Khorasani Turkic (Khorasani Turkic: ?, pronounced [xor?s?n tyrkt?esi]; Persian: ? ? ?, romanized: Zabân-e Tork?-ye Xorâsân?) is an Oghuz Turkic language spoken in the North Khorasan Province and the Razavi Khorasan Province in Iran. Nearly all Khorasani Turkic speakers are also bilingual in Persian.
Khorasani Turkic is spoken in the Iranian provinces of North Khorasan near Bojnord and Razavi Khorasan near Sabzevar, Quchan. The Oghuz dialect spoken in Western Uzbekistan is sometimes considered a dialect of Khorasani Turkic.
Khorasani Turkic is split into North, South and West dialects. The northern dialect is spoken in North Khorasan near Quchan; the southern in Soltanabad, near Sabzevar; the western, around Bojnord.
Khorasani Turkic belongs to the Oghuz group of Turkic languages, which also includes Turkish, Azerbaijani, Gagauz, Balkan Gagauz Turkish, Turkmen and Salar, as well as the Oghuz dialect spoken in Uzbekistan. Khorasani Turkic is most closely related to Oghuz Uzbek and Turkmen and is close to the Azerbaijani dialects spoken in Iran.[clarification needed]
Khorasani Turkic was first classified as a separate dialect by Iranian Azerbaijani linguist Javad Heyat in the book Tarikh-e zab?n o lahcay?-ye Türki (History of the Turkic dialects). According to some linguists, it should be considered intermediate linguistically between Azerbaijani and Turkmen, although it is sufficiently distinct not to be considered a dialect of either.
The open back vowel is rounded when followed by /u/ or /i/: muxabbat love /mux?bb?t/, insan human /ins?n/, but yolda?l?k friendship /joldl?k/. It can also be rounded by a following long /o/. This may not happen for all speakers, and plurals never have any rounding.
Pluralization is marked on nouns with the suffix /-lar/, which has the two forms /-lar/ and /-lær/, depending on vowel harmony. Plural /?/ is never rounded, even when it follows /u/ or /i/.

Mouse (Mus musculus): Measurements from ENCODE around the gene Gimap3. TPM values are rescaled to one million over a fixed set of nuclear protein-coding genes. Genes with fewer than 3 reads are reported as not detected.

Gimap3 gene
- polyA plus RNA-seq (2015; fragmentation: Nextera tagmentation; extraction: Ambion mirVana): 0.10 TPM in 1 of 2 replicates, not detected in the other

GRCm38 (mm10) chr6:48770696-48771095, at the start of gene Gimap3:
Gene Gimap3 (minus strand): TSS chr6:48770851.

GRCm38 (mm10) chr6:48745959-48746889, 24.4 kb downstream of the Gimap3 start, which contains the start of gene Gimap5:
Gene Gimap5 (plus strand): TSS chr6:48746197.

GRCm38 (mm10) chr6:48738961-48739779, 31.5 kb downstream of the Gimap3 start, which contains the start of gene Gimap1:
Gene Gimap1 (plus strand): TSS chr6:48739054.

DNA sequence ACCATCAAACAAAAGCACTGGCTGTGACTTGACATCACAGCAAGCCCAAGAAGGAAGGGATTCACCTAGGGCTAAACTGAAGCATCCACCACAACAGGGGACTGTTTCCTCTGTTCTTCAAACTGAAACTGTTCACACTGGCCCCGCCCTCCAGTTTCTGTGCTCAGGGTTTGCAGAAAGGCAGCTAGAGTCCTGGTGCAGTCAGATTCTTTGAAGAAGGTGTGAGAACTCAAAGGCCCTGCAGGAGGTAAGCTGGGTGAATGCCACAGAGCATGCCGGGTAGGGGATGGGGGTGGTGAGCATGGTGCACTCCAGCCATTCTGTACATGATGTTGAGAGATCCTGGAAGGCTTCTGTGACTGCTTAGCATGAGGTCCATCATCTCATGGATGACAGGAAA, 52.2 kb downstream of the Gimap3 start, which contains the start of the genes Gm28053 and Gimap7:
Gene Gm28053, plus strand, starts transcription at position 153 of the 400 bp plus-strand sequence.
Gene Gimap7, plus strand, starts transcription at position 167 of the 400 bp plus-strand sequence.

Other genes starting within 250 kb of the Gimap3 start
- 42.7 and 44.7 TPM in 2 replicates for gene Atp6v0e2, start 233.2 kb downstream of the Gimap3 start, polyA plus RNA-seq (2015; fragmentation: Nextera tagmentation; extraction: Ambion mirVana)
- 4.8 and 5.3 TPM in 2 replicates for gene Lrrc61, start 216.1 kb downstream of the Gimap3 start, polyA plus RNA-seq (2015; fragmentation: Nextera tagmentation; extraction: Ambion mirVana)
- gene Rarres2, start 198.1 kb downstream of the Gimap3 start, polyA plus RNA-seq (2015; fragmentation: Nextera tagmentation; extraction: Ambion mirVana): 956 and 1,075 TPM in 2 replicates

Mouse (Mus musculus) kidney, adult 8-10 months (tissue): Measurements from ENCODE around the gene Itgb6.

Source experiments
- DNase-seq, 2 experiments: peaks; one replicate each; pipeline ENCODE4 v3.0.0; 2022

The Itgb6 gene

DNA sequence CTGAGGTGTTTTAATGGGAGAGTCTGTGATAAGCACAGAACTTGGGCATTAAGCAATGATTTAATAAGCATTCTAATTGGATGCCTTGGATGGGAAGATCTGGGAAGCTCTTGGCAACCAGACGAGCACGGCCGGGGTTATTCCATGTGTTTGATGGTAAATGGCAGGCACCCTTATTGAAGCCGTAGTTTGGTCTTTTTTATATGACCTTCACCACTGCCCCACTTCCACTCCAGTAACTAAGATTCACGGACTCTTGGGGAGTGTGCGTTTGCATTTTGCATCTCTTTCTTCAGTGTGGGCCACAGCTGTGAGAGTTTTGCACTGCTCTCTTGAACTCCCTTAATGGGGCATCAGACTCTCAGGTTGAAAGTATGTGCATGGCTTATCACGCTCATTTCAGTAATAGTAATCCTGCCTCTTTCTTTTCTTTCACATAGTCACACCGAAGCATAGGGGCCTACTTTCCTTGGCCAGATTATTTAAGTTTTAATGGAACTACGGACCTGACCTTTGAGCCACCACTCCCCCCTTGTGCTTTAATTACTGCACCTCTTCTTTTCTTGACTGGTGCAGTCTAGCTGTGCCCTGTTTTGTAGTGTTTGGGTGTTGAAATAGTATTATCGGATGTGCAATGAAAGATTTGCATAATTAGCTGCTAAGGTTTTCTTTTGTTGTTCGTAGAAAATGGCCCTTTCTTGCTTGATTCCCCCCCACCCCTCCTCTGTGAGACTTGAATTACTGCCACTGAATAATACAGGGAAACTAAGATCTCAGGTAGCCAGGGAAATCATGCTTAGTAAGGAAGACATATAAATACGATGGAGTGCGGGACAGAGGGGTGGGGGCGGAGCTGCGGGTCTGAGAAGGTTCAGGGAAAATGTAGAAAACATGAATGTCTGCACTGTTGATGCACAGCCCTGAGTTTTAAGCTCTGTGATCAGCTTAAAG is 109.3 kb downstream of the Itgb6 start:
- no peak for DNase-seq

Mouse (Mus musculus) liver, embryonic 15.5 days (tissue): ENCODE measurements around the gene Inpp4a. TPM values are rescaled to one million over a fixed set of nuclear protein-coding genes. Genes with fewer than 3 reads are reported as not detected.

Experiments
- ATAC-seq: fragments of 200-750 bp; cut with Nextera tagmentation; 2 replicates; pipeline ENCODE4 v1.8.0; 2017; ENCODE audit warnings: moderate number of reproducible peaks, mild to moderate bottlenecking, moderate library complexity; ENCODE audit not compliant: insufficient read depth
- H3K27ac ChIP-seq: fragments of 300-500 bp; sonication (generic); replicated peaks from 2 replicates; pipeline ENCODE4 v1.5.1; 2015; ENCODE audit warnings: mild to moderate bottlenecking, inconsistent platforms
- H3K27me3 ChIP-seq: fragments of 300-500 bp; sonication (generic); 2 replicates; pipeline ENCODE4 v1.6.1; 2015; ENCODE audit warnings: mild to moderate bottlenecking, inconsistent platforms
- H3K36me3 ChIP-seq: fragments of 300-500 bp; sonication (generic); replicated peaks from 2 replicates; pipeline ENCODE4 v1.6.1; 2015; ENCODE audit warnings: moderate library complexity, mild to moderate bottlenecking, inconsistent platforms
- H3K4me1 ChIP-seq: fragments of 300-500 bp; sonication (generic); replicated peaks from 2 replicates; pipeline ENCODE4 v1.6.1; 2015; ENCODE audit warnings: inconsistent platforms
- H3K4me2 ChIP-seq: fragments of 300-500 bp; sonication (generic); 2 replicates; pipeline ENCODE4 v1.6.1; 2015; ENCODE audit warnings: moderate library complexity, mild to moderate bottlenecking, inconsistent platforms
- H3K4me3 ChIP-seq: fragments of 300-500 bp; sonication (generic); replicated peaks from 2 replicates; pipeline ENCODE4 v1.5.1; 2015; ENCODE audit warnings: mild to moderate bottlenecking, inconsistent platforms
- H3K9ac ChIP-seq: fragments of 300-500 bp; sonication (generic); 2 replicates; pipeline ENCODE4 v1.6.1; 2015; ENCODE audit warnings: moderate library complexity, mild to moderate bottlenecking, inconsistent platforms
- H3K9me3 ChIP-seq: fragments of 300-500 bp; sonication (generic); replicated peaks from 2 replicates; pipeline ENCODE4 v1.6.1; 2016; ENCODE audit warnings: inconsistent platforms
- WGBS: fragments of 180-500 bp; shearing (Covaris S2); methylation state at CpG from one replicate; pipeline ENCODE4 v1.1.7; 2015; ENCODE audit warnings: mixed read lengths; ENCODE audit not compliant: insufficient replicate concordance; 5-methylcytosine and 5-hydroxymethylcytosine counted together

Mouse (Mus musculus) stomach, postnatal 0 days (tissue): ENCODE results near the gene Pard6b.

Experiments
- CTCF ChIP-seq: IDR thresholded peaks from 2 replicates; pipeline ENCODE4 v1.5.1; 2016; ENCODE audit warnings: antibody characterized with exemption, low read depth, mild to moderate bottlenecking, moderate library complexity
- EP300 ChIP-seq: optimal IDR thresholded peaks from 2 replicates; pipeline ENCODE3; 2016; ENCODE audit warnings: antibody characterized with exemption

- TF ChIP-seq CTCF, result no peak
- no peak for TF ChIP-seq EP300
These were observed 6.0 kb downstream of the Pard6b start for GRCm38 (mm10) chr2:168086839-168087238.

|Case||After Vowels||After Consonants|
Possession is marked with a suffix on the possessed noun.
Verbs are declined for tense, aspect, mood, person, and number. The infinitive form of the verb ends in -max.
|Translation||IPA||In Latin Alphabet||Arabic script (Iran)|
|Thus, there was a padishah named Ziyad.||?l ssa bir ziyæ:d pæ:di?æ:hi: bæ:d?||Al ?ässa bir ziüäd pädi?ähi bär?d?||. ? ?|
|Almighty God had given him no son.||xod?:?ændi æ:læm ona hit ul ata: elæm?mi?di||Xodavändi äläm ona hiç o?ul ata elämami?di.||. ?|
|There he spoke to his vizier: "O Vizier, I have no son. What shall I do about it?"||bæ:dæn vazi:?æ d?di, ej vazi:?, mændæ ki ul joxd?, mæn næ ta:?æ eylem||Bädän vazirä dädi: "Ey vazir, mändä ki o?ul yoxd?. Män nä çarä eylem?"||?: « , ? . ? »?|
|The vizier said: "Ruler of the whole world, what will you do with this possession?"||vazi:? d?di, p?:di?a:-i blæ-ji ?:læm, sæn bu m?:l?-æmw?:l? næjlijæsæn||Vazir dädi: "Padi?ai q?bläyi aläm, sän bu mal?ämval? näyliyäsän?"||?: «? , »?|
?or?s?ni (Khorasani Turkish). Khorasani Turkish is spoken by more than one million people in the northeast of Persia (in the province of Khorasan) and in the neighboring regions of Turkmenistan up to beyond the Amu Darya River